Stolen Aboriginal girls triumph in movie Rabbit-Proof Fence

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Rabbit-Proof Fence, directed by Phillip Noyce, made me feel ashamed to be an Australian. Much more positively, though, the movie provoked intense admiration for the courage and resourcefulness of its true-to-life characters.

Due for U.S. release in June, Rabbit-Proof Fence tells the story of Molly Craig — a remarkable girl who, with her cousin and little sister, successfully defied the system of ripping “half-caste” children away from their Indigenous communities.

Kidnapping to “assimilate.” In Australia, these children are called the stolen generation.

The goal of the government was to “breed the colour” out of them. To this end, they were separated from their families, culture and language.

Based on the book Follow the Rabbit-Proof Fence by Doris Pilkington Garimara, the movie recounts the saga of the author’s mother. The fence of the title was built to keep rabbits from the pastures of Western Australia, and ran from Port Headland in the north of the state to the Great Australian Bight in the south.

The tale begins in 1931 in Jigalong, a supply depot in the north. Molly, 14 (played by Everlyn Sampi), Gracie Fields, 11, and Daisy Craig, 8, children of Aboriginal mothers and white fathers, belong to a communal group that has moved in from the desert but maintains a strong tribal culture.

A.O. Neville (Kenneth Branagh), known officially as Western Australia’s “Chief Protector of Aborigines” but to the Aborigines as “Mr. Devil,” issues a routine order for the girls’ removal to the Moore River Native Settlement, 1,500 miles south of Jigalong. There they will be trained as domestic staff for a white family.

In a juxtaposition that underlines the horror, we see the bureaucrat Neville make his passionless decision in his sterile office, and then we see the wrenching results.

The girls are dragged away from their mothers, fighting, crying, resisting, then collapsing into silence as they are locked in the car. The mothers run desperately after them, then throw themselves on the ground, wailing their traditional expression of grief.

Unbounded capacity for survival. Moore River is in effect a prison, where the inmates are locked up for 12 hours a day in a dormitory with barred windows. Children who attempt to run away have their heads shaved and are sent to the “boob,” a toilet-sized tin shed.

For most people, this would have been the end. But Molly has the bravery, the tenacity and, through the skills she has learnt from her people, the ability not only to escape Moore River but to survive the journey home.

She seizes her chance. The children slip away on a day that threatens a thunderstorm, which will cover their trail from the Aboriginal tracker who will be sent after them.

Molly soon discovers that they can follow the rabbit-proof fence to find their way north to Jigalong.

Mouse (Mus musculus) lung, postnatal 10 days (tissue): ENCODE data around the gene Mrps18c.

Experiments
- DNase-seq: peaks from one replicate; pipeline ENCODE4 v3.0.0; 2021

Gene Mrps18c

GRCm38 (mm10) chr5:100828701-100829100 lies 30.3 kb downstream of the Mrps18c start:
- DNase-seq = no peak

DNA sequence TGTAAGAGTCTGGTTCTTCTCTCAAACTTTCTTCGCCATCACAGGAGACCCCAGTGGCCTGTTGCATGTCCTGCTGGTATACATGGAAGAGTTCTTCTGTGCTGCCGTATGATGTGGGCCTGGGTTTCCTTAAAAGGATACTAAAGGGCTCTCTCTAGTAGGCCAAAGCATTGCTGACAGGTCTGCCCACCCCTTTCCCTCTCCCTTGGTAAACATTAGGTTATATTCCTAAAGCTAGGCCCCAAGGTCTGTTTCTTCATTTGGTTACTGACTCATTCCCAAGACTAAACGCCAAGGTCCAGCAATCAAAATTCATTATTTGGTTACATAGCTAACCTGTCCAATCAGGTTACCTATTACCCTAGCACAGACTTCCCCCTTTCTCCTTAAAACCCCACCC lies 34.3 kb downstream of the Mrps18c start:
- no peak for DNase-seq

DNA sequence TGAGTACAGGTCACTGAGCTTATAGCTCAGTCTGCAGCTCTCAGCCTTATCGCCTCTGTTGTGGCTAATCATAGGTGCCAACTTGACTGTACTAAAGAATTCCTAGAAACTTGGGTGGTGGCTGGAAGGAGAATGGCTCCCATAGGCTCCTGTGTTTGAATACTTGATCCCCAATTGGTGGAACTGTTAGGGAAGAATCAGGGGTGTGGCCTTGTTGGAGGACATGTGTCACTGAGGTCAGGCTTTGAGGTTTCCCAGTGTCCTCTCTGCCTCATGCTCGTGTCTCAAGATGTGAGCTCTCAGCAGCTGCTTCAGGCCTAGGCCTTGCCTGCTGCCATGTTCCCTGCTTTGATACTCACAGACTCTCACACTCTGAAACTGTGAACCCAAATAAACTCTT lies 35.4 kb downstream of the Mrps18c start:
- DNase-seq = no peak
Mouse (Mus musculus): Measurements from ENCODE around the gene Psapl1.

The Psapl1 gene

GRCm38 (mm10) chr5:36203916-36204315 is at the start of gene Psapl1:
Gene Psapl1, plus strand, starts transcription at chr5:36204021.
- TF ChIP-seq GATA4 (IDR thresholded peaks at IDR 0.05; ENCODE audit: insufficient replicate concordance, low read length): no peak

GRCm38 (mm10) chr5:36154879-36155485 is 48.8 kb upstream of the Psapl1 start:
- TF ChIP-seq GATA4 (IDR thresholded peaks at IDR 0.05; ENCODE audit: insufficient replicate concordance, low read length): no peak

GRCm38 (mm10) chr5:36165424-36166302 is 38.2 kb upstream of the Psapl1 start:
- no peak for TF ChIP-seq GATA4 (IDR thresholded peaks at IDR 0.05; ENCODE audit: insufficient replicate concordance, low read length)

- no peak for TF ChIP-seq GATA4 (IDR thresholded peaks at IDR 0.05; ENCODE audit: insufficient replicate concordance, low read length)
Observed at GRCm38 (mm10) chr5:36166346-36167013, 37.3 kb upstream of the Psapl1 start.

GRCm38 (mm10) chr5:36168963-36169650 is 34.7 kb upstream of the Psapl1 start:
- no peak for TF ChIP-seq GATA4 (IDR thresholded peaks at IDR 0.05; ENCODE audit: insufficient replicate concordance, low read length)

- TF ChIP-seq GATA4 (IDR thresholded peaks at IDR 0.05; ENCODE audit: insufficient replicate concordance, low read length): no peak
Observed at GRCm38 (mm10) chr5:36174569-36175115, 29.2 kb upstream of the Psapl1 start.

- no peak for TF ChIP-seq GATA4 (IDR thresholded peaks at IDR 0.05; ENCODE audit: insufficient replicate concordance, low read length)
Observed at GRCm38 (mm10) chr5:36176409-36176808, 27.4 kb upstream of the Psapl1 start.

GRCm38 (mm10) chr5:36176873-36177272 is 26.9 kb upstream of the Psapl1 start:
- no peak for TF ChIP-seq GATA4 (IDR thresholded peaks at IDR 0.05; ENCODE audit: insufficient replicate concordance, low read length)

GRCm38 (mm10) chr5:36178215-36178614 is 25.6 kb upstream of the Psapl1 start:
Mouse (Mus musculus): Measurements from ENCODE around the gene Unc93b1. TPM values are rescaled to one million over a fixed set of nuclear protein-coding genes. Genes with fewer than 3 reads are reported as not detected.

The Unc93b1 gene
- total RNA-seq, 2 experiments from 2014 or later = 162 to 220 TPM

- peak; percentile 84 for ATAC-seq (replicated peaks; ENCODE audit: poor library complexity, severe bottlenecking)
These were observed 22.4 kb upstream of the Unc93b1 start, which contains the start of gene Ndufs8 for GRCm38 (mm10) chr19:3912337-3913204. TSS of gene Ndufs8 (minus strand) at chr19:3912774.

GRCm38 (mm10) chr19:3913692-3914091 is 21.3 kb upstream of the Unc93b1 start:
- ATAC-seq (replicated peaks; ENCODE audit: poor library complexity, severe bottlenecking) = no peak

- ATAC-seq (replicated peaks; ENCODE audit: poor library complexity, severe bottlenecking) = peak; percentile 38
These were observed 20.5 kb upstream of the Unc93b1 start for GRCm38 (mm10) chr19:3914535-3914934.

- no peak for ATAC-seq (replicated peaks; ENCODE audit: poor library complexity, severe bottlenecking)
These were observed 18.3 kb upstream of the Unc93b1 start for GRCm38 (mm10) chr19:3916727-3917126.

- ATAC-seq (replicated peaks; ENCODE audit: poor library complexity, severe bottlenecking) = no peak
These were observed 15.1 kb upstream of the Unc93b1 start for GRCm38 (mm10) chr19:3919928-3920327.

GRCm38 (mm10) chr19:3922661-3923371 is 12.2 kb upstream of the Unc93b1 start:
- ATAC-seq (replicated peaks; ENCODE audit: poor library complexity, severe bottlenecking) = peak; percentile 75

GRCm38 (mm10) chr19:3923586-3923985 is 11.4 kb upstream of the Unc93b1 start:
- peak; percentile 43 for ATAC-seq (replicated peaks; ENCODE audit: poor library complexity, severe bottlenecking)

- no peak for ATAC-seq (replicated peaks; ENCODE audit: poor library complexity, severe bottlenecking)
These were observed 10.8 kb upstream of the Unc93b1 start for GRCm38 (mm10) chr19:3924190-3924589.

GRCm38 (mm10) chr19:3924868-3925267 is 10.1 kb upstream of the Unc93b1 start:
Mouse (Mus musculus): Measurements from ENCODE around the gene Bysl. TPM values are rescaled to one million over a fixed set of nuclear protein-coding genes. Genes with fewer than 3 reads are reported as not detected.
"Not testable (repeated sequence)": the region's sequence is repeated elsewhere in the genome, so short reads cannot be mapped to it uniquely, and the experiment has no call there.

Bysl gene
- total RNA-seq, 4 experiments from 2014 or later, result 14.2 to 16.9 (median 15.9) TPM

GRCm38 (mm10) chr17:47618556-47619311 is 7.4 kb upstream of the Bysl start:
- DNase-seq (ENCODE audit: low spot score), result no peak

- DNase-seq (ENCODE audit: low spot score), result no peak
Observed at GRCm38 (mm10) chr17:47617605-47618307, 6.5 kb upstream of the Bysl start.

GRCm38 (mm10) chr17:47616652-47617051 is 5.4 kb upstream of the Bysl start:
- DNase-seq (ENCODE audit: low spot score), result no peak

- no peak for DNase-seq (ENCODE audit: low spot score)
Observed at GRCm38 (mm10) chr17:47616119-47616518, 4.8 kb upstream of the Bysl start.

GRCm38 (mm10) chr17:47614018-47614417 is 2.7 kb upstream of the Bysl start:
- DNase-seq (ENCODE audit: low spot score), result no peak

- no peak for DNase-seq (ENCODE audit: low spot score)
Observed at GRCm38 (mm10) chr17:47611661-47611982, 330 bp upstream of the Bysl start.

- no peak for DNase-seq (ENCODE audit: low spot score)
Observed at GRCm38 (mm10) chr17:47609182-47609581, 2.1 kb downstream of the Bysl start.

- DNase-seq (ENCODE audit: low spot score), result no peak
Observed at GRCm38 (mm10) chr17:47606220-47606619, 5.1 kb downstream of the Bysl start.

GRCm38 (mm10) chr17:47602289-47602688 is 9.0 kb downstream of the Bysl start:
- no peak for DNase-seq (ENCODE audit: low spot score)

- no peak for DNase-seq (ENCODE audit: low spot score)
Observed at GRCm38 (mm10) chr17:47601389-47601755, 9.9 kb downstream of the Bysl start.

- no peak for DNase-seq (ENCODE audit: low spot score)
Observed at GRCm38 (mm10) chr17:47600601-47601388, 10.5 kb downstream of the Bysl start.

As the children make their nine-week trek, the depiction of the lunar landscape they travel through inspires awe at their ability to survive in the West Australian desert. They meet help from both Aboriginal and white people, and from both they also meet treachery.

The return is a triumph. We hear the sounds of the women’s ceremonies as they sing the girls home. In a wonderful scene, Constable Riggs, the man who grabbed the girls in the first place, goes into the bush to see “what the women are up to.”

He is met by Molly’s mother Maude and grandmother Frinda. In total silence they confront him, and Maude slowly points her long stick, like a spear — or a wand. As he turns and stumbles away, defeated, I wanted to applaud.

From Moore River to prison camps for refugees. If you want to know how the story ended for these girls, you will have to see the movie. It’s not the fairy-tale conclusion their heroism deserved, but you will still find it inspiring.

This film exposes a huge historical crime. It shows the inhuman cruelty inflicted not by a pathological monster, but by a man who believed that what he was doing was “in the natives’ best interests.”

It also shows the quality and the strength of the Aboriginal people and culture, which men like Neville rated so low and understood so little.

Set in the past, there is nothing “past” about the oppression it portrays.

Today, while the Australian government continues to abuse Indigenous people, it is also inflicting inhuman cruelty on asylum-seekers imprisoned in detention centers. On May 1, my comrades and I, along with many thousands of people as angry as we, successfully blockaded the Department of Immigration and Multicultural and Indigenous Affairs in protest.

Rabbit-Proof Fence not only acknowledges and chronicles evil, but is an inspiration to fight to overcome it. The film is one to see and to cheer for.

Delia Maxwell, a member of Radical Women and the Australian Education Union, is a retired teacher of English and history.

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